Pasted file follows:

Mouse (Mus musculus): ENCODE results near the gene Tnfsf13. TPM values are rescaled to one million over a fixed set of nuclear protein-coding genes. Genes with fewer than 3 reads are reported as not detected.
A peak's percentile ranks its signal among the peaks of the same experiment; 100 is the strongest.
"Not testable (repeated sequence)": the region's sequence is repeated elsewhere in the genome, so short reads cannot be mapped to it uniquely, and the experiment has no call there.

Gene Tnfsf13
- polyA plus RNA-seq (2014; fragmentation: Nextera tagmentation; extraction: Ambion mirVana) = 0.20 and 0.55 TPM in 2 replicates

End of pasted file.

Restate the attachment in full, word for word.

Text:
Mouse (Mus musculus): ENCODE results near the gene Tnfsf13. TPM values are rescaled to one million over a fixed set of nuclear protein-coding genes. Genes with fewer than 3 reads are reported as not detected.
A peak's percentile ranks its signal among the peaks of the same experiment; 100 is the strongest.
"Not testable (repeated sequence)": the region's sequence is repeated elsewhere in the genome, so short reads cannot be mapped to it uniquely, and the experiment has no call there.

Gene Tnfsf13
- polyA plus RNA-seq (2014; fragmentation: Nextera tagmentation; extraction: Ambion mirVana) = 0.20 and 0.55 TPM in 2 replicates